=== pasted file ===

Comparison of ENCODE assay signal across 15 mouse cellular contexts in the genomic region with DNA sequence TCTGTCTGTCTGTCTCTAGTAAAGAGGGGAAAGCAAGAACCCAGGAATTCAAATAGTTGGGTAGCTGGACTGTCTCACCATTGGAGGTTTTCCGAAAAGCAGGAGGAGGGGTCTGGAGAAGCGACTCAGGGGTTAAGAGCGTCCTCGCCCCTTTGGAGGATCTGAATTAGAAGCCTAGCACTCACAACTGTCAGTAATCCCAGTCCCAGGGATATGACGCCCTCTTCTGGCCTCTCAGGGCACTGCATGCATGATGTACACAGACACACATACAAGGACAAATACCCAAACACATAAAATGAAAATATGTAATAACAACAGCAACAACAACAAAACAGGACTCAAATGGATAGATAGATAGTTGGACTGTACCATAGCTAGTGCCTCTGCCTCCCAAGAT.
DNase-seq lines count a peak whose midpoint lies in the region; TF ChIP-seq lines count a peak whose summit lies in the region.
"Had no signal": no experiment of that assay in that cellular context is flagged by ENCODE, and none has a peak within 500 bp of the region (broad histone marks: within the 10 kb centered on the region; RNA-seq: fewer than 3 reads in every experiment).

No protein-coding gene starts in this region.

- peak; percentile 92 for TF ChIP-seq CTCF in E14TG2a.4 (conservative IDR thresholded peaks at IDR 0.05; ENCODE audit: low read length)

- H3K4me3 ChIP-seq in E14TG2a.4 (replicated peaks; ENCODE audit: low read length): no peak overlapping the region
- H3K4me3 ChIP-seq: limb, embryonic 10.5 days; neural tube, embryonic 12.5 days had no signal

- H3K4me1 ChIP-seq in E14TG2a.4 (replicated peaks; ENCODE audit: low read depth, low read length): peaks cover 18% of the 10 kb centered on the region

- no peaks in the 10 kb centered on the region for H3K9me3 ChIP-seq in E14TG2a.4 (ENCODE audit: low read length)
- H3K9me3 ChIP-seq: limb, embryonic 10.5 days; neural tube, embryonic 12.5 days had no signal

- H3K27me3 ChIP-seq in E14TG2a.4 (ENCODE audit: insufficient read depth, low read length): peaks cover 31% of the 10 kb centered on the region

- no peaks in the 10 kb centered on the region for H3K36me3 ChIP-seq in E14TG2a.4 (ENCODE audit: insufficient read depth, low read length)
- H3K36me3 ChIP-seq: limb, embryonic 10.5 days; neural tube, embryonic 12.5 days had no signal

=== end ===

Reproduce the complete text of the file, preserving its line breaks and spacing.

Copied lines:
Comparison of ENCODE assay signal across 15 mouse cellular contexts in the genomic region with DNA sequence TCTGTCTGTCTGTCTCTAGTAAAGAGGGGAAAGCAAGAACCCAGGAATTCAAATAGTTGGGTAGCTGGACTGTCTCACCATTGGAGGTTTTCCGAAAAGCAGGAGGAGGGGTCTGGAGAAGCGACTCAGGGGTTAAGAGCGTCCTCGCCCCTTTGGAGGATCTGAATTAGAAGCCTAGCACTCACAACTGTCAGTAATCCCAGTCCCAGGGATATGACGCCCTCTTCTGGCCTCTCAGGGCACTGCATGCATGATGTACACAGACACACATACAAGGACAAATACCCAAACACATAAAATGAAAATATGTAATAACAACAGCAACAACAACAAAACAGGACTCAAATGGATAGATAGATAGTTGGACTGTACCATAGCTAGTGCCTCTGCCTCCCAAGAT.
DNase-seq lines count a peak whose midpoint lies in the region; TF ChIP-seq lines count a peak whose summit lies in the region.
"Had no signal": no experiment of that assay in that cellular context is flagged by ENCODE, and none has a peak within 500 bp of the region (broad histone marks: within the 10 kb centered on the region; RNA-seq: fewer than 3 reads in every experiment).

No protein-coding gene starts in this region.

- peak; percentile 92 for TF ChIP-seq CTCF in E14TG2a.4 (conservative IDR thresholded peaks at IDR 0.05; ENCODE audit: low read length)

- H3K4me3 ChIP-seq in E14TG2a.4 (replicated peaks; ENCODE audit: low read length): no peak overlapping the region
- H3K4me3 ChIP-seq: limb, embryonic 10.5 days; neural tube, embryonic 12.5 days had no signal

- H3K4me1 ChIP-seq in E14TG2a.4 (replicated peaks; ENCODE audit: low read depth, low read length): peaks cover 18% of the 10 kb centered on the region

- no peaks in the 10 kb centered on the region for H3K9me3 ChIP-seq in E14TG2a.4 (ENCODE audit: low read length)
- H3K9me3 ChIP-seq: limb, embryonic 10.5 days; neural tube, embryonic 12.5 days had no signal

- H3K27me3 ChIP-seq in E14TG2a.4 (ENCODE audit: insufficient read depth, low read length): peaks cover 31% of the 10 kb centered on the region

- no peaks in the 10 kb centered on the region for H3K36me3 ChIP-seq in E14TG2a.4 (ENCODE audit: insufficient read depth, low read length)
- H3K36me3 ChIP-seq: limb, embryonic 10.5 days; neural tube, embryonic 12.5 days had no signal